VMware vSphere 6 enhancements
Update: Feb 2, 2015
Follow this link to see what eventually made it to the vSphere 6 GA.
In this morning’s General session, VMware disclosed some very cool new/improved features for vSphere 6.
vSphere 6 which is in public beta now includes the following Improvements:
- Fault Tolerance in vSphere 6 will support 4 vCPUs;
- vSphere 6 will support cross vCenter vMotion;
- vSphere 6 long distance vMotion is enhanced;
- Using VMware NSX, network properties will now be vMotioned as well when using long distance vMotion.
- Content Library.
- Virtual Volumes (vVols)
VMware Fault Tolerance
First of all, VMware Fault Tolerance (FT) is going to support multiprocessor virtual machines. VMware FT allows continuous availability of multiprocessor virtual machines with literally zero downtime and zero data loss, even surviving server failures, while staying completely transparent to the guest software stack, requiring absolutely no configuration of in-guest software. This feature has been available from VMware vSphere 4 but it was only supported with single processor virtual machines. This has been the primary reason that VMware FT is seldom implemented.
Multiprocessor support for VMware FT has been the number one improvement for VMware FT requested by end-users.
With VMware vSphere 6 VMware FT will support 4 vCPU virtual machines.
VMware vMotion enhancements
vMotion is one the features which pushed VMware VI/vSphere into enterprise IT infrastructures. vMotion is the one feature which instantly shows the power of virtualization. From VMware VI to the latest vSphere 5.5, vMotion was only possible within the boundaries of the same Datacenter and vCenter. So vMotion could be performed in a single cluster and across clusters in the same Datacenter managed by a single vCenter Server.
With vSphere 6.0 it will be possible to perform a vMotion across vCenters Servers, across virtual switches, across long distances and routed vMotion networks aligning vMotion capabilities with larger data center environments. vMotion across vCenters will simultaneously change compute, storage, networks, and management. This leverages vMotion with unshared storage and will support local, metro and cross-continental distances.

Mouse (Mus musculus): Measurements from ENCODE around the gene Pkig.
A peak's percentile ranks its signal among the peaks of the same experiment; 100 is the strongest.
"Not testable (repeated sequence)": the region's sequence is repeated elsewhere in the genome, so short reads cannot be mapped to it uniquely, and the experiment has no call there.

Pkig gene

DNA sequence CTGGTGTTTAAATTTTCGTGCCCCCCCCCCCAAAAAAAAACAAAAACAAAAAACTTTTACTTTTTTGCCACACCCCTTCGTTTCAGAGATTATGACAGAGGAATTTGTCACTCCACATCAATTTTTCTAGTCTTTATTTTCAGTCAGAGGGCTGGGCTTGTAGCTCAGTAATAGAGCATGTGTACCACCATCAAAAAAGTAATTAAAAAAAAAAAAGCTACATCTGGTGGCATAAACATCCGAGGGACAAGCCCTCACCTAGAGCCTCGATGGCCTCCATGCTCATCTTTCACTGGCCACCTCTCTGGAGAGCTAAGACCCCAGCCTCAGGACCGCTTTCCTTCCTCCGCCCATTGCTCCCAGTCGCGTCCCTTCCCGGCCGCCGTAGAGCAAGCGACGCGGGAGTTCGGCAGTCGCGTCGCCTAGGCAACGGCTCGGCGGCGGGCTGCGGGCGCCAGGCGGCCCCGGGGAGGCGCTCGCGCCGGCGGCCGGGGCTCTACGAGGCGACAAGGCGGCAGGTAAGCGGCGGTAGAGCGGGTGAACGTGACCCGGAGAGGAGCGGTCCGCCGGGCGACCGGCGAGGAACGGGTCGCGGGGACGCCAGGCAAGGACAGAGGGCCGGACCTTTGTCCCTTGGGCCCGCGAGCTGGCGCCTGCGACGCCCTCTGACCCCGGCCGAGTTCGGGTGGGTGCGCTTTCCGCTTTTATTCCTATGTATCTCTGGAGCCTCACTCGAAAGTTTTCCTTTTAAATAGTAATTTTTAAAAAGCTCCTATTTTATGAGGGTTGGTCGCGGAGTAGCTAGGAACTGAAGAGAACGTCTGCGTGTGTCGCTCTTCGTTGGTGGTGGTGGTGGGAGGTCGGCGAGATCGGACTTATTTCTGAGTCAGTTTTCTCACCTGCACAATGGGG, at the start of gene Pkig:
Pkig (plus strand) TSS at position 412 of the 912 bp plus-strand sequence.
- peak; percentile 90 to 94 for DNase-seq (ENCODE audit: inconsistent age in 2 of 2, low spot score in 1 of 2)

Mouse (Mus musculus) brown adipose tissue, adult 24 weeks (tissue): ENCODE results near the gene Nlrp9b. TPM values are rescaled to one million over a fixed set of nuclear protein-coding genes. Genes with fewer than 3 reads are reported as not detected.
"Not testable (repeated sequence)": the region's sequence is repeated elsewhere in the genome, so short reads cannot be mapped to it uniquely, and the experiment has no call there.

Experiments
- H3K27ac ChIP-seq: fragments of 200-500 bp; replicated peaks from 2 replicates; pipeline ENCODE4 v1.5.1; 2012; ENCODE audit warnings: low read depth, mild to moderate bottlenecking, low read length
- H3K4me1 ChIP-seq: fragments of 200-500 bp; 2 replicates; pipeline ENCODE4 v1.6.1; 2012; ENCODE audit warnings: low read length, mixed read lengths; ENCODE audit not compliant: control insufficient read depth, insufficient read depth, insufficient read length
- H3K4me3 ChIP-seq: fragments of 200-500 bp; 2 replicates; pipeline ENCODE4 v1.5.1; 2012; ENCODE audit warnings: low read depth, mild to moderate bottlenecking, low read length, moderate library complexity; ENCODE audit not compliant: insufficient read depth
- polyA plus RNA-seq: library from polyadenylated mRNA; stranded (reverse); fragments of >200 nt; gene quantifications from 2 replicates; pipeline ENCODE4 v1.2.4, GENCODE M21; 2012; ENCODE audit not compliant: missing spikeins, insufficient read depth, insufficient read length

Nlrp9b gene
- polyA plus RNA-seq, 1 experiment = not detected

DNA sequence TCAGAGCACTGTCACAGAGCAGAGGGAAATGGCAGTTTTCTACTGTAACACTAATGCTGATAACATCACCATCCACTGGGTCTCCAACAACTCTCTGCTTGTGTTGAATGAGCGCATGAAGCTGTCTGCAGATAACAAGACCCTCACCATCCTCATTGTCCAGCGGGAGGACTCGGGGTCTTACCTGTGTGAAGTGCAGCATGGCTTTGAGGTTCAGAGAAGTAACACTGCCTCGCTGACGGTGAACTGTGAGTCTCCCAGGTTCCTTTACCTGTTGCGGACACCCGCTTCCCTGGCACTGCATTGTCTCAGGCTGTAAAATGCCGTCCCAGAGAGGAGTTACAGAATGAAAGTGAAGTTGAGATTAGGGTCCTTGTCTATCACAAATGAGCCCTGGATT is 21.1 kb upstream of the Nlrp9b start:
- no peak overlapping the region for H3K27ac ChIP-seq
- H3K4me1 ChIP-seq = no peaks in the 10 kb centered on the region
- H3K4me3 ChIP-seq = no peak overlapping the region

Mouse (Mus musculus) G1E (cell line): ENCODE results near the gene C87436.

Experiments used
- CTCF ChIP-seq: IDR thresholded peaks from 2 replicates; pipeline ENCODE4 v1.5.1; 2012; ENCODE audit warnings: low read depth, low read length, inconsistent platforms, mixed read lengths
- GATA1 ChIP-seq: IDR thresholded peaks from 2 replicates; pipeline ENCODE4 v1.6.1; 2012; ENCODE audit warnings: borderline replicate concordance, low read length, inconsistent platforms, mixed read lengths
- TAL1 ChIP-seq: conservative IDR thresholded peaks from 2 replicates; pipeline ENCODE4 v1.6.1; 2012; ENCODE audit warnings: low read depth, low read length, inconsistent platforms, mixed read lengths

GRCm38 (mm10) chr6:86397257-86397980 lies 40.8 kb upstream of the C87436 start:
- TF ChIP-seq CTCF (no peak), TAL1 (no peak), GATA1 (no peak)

When a VM moves across vCenters, HA properties are preserved and DRS anti-affinity rules are honoured. The standard vMotion compatibility checks are executed. Cross vCenter vMotion requires 250 Mbps network bandwidth per vMotion operation.
Before VMware vSphere 6, vMotion required Layer 2 connectivity for the vMotion network. With vSphere 6.0 vMotion can be performed using routed vMotion networks.
Another great addition in vSphere 6.0 is being able to do Long-distance vMotion. The idea is to be able to support cross-continental US distances with up to 100+ms RTTs while still maintaining standard vMotion guarantees. Use cases are:
- Disaster avoidance
- SRM and disaster avoidance testing
- Multi-site load balancing and capacity utilisation
- Follow-the-sun scenarios
You can also use Long-distance vMotion to live move virtual machines onto vSphere-based public clouds, including VMware VCHS now called vCloud Air.
Content library is a centralized and distributed location to store handy files you need when installing, maintaining your infrastructure. Like when you’re installing a new VM, you need an ISO-file on a central datastore. Most of the time administrators keep their own copy polluting your infrastructure with all versions and duplicates of the same content. The vSphere 6 Content Library should solve this, a single location, which can be replicated to another vCenter Server at the remote site.
Content to place on the content library:
- VM Templates
- Virtual appliances (OVF)
- One central location to manage all content.
- Support for other file types as well.
- This content needs to be stored once, but can be shared many times (vCenter, VCD, vCenter and VCD).
- Deployment from templates, ISO-file, appliances to host or cluster.
- Deployment into Virtual Data Center.
Virtual Volumes (vVols) is one the new features in vSphere 6.0. Virtual Volumes is part of VMware’s Software Defined Storage story which is split between the control plane with Virtual Data Services which is all policy driven and the data plane with Virtual Data Plane which is where the data is actually stored. This completely changes the way storage is presented, managed and used by vSphere/ESXi, making the storage system virtual machine-centric. With current versions of VMware vSpher all storage is LUN-centric or volume-centric.
With VAAI in vSphere 5, storage operations can be offloaded to the storage arrays. vVols takes this a step further and makes storage arrays aware of individual VMDK files.
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